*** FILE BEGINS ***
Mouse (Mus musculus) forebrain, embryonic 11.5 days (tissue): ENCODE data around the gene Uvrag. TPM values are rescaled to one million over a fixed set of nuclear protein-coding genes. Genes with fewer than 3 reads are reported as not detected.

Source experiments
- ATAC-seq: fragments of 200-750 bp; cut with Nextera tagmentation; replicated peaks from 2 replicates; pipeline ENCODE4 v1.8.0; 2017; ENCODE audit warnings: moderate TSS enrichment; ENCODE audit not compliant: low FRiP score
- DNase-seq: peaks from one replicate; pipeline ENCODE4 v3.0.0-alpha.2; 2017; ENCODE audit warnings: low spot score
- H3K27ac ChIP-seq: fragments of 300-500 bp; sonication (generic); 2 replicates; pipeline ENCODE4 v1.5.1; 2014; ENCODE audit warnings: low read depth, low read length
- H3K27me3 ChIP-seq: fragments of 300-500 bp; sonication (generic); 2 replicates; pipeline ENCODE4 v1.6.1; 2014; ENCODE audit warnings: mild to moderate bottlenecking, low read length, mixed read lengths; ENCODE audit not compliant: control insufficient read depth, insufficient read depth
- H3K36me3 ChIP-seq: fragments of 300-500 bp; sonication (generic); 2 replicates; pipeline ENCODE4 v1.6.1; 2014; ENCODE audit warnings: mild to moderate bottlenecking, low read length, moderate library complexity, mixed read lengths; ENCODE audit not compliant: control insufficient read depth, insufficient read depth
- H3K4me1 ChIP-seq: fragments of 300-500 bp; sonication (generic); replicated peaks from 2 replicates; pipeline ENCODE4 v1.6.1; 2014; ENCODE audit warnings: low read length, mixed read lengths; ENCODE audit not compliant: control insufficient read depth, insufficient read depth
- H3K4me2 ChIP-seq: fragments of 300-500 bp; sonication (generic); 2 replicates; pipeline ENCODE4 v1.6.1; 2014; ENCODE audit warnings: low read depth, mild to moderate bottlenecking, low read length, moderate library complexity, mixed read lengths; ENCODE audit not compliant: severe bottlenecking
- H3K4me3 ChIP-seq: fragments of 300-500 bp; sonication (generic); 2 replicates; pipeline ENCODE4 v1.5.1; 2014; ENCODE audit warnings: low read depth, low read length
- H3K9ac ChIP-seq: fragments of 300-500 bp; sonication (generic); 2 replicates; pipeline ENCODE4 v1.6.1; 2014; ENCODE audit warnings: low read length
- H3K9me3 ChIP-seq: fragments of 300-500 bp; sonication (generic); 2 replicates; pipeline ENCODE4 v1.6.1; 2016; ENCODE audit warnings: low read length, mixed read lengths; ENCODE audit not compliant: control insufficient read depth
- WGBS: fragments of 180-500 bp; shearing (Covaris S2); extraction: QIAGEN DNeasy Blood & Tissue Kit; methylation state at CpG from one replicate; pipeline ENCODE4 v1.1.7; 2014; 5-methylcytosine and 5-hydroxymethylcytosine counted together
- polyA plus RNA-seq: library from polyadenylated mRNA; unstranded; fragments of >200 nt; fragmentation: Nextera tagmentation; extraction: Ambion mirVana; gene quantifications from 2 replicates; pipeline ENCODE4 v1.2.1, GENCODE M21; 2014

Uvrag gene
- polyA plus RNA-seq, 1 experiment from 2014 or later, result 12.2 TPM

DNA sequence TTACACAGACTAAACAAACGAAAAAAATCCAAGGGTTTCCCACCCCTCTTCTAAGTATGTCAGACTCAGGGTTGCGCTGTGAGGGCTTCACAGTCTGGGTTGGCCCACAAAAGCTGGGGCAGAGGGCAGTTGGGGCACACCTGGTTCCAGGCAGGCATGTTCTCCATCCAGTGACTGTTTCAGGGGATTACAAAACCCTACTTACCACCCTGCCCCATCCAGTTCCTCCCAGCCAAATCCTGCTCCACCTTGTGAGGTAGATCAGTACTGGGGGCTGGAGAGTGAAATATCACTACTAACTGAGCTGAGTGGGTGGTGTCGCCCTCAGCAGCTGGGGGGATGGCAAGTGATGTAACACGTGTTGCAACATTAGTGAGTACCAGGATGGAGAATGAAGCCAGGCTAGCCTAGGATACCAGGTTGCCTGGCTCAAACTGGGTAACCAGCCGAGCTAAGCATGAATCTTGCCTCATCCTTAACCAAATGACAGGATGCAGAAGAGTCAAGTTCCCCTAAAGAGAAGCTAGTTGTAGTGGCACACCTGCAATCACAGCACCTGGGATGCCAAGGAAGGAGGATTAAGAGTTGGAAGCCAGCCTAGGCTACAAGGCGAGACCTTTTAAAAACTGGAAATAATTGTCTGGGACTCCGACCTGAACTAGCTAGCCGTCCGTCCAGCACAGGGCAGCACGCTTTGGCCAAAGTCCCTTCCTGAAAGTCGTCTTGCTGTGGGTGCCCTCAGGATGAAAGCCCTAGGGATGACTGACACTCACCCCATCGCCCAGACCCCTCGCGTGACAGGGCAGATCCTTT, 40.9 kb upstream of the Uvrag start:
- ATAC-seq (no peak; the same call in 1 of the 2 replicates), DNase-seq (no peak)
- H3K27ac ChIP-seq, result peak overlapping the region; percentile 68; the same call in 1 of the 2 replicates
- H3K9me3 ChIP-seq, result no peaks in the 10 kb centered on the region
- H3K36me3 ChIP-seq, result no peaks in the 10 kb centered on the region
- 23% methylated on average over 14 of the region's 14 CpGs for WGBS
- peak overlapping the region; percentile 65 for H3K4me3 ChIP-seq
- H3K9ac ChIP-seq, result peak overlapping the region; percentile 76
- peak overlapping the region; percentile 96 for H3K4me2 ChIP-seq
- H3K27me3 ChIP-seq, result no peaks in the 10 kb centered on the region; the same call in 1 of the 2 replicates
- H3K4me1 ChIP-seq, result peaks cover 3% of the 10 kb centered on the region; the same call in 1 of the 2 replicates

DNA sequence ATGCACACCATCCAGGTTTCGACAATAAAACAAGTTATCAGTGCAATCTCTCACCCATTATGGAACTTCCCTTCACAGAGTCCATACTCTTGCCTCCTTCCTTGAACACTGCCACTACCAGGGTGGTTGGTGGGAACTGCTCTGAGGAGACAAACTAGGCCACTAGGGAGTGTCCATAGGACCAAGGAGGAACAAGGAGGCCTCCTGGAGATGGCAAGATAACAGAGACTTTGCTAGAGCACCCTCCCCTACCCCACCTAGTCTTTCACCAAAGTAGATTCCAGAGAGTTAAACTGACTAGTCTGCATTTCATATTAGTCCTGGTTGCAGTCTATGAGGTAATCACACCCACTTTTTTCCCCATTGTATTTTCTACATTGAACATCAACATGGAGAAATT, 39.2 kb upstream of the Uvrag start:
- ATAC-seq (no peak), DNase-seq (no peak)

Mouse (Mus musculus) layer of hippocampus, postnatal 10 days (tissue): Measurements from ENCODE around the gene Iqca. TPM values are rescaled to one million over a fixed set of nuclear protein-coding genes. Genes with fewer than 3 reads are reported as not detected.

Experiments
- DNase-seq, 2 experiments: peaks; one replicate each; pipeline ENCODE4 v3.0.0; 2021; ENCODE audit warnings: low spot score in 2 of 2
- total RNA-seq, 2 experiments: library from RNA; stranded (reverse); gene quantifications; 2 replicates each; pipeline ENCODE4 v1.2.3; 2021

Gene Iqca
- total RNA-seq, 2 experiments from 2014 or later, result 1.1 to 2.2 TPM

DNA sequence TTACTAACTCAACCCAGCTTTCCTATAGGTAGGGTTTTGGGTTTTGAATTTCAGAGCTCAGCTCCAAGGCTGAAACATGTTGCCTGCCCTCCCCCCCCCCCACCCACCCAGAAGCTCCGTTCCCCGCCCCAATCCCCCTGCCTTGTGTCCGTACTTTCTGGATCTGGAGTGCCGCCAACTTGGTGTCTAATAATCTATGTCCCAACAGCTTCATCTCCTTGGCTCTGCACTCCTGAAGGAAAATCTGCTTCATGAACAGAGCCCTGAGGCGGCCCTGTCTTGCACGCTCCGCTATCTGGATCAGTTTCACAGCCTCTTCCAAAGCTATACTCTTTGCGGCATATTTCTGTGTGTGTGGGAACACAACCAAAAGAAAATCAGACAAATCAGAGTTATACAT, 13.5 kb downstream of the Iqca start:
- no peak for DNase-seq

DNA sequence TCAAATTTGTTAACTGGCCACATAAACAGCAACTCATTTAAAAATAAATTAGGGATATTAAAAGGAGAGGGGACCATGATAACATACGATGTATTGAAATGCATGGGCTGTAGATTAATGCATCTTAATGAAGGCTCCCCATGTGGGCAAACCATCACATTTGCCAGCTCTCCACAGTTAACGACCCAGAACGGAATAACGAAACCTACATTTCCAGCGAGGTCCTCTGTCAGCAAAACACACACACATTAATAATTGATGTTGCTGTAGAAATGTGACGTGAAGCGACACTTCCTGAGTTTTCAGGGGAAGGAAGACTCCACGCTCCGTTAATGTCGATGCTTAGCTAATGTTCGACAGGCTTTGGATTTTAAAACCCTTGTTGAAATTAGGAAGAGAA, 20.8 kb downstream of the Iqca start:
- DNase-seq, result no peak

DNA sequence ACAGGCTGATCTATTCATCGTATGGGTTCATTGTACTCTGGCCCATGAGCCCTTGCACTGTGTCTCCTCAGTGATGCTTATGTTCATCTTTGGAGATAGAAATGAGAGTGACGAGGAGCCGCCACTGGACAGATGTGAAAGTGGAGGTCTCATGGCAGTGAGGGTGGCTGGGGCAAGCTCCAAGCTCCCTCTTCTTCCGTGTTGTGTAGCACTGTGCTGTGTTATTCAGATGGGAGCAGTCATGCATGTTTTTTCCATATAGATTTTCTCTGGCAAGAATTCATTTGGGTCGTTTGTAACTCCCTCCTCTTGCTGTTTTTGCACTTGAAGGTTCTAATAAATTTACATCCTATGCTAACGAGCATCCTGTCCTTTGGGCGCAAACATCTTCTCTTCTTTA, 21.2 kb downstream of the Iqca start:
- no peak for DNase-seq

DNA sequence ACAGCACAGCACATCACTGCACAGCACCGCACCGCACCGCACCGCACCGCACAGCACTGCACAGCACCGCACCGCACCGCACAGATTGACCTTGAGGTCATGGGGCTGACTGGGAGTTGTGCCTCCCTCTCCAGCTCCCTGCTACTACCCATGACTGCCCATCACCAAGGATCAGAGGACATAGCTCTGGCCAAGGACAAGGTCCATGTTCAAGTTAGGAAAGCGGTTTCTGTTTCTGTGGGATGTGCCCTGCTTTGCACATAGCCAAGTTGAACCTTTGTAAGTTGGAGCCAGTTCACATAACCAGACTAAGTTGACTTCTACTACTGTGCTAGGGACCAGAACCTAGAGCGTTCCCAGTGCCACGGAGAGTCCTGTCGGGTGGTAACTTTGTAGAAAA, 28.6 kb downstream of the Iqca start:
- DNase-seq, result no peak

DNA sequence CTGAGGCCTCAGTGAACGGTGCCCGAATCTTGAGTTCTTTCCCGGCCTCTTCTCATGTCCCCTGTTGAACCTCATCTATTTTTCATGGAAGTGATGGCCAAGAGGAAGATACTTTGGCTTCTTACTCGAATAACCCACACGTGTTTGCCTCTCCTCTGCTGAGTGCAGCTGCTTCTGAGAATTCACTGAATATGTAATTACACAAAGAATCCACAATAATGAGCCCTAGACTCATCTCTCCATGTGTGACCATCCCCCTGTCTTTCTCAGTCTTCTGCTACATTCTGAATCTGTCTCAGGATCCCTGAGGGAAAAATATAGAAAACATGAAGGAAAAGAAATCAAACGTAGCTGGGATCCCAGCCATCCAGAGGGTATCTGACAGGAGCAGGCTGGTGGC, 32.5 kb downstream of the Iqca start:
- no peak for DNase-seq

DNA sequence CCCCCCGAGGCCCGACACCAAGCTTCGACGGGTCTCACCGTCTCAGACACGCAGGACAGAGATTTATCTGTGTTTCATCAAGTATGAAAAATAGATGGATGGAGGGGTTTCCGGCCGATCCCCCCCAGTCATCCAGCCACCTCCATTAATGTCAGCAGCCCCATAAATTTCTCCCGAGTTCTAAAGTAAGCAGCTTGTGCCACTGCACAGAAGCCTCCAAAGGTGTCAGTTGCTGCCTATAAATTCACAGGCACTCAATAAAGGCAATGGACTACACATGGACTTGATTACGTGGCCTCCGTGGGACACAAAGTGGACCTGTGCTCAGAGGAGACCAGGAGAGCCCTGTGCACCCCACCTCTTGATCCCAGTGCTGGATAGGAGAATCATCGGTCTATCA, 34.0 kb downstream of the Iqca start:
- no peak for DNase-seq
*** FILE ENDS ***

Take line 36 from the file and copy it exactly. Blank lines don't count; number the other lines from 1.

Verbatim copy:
DNA sequence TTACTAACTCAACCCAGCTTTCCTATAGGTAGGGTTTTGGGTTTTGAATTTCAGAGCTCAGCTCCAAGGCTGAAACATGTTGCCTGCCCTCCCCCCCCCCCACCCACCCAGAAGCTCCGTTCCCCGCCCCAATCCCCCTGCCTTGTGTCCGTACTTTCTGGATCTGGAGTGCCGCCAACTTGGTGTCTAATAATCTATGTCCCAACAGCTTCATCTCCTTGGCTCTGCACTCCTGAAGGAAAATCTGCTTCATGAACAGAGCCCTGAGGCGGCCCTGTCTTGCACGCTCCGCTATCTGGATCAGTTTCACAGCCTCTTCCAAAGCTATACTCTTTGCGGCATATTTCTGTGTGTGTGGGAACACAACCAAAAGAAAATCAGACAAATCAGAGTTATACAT, 13.5 kb downstream of the Iqca start: